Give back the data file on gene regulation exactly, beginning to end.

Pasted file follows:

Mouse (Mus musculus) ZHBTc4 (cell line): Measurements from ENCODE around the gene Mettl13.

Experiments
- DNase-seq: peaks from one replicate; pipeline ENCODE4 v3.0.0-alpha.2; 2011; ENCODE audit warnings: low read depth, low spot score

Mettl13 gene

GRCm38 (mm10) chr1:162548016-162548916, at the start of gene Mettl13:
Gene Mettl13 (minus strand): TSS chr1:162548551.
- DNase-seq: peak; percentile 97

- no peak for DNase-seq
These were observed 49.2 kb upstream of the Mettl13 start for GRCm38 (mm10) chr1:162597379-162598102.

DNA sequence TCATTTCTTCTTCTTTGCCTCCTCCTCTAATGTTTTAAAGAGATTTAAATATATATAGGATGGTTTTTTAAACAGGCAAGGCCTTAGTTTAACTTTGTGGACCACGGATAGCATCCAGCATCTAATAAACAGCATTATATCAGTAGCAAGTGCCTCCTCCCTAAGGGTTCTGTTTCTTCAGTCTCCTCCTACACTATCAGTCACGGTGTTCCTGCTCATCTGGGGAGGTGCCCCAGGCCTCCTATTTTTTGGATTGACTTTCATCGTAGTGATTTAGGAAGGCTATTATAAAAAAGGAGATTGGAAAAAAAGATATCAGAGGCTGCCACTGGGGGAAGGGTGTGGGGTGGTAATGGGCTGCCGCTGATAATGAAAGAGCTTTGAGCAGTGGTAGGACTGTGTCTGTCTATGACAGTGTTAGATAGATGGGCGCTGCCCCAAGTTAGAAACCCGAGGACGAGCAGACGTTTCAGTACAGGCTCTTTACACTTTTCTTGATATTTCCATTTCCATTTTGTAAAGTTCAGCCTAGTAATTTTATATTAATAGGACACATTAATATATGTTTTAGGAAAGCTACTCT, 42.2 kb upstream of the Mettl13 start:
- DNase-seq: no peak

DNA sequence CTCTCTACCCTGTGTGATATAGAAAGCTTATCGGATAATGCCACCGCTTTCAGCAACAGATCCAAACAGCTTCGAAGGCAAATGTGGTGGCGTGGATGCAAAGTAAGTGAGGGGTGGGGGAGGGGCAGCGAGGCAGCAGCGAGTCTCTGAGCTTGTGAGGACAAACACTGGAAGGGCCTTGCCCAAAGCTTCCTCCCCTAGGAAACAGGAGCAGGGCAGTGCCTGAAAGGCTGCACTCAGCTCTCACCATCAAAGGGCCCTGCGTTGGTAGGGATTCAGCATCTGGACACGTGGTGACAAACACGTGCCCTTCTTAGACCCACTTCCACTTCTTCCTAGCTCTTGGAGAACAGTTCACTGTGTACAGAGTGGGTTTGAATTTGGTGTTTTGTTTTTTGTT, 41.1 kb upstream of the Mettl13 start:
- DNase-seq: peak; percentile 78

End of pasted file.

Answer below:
Mouse (Mus musculus) ZHBTc4 (cell line): Measurements from ENCODE around the gene Mettl13.

Experiments
- DNase-seq: peaks from one replicate; pipeline ENCODE4 v3.0.0-alpha.2; 2011; ENCODE audit warnings: low read depth, low spot score

Mettl13 gene

GRCm38 (mm10) chr1:162548016-162548916, at the start of gene Mettl13:
Gene Mettl13 (minus strand): TSS chr1:162548551.
- DNase-seq: peak; percentile 97

- no peak for DNase-seq
These were observed 49.2 kb upstream of the Mettl13 start for GRCm38 (mm10) chr1:162597379-162598102.

DNA sequence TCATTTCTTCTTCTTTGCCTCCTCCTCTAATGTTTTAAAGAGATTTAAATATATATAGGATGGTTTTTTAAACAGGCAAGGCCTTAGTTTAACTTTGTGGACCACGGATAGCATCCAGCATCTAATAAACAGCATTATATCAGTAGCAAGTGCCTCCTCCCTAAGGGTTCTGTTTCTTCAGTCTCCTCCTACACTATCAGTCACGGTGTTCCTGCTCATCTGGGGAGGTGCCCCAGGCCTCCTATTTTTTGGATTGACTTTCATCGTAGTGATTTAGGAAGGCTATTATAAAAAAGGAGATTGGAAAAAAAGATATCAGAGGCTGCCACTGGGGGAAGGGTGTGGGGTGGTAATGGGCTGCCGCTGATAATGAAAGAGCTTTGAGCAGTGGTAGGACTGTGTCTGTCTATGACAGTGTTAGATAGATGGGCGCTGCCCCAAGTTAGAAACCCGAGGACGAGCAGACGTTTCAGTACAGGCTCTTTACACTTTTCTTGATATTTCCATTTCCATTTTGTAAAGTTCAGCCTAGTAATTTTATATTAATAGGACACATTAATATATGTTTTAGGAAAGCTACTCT, 42.2 kb upstream of the Mettl13 start:
- DNase-seq: no peak

DNA sequence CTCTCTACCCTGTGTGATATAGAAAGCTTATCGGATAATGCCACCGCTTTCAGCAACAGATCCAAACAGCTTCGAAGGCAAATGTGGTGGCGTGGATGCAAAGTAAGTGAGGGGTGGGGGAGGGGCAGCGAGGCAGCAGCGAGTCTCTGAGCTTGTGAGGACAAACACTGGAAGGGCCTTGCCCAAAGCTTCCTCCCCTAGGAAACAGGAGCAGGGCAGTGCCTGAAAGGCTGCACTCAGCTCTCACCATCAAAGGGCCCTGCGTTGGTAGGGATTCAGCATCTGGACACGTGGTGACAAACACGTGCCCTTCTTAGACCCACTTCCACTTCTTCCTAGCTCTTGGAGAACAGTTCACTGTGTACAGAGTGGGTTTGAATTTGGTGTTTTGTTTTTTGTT, 41.1 kb upstream of the Mettl13 start:
- DNase-seq: peak; percentile 78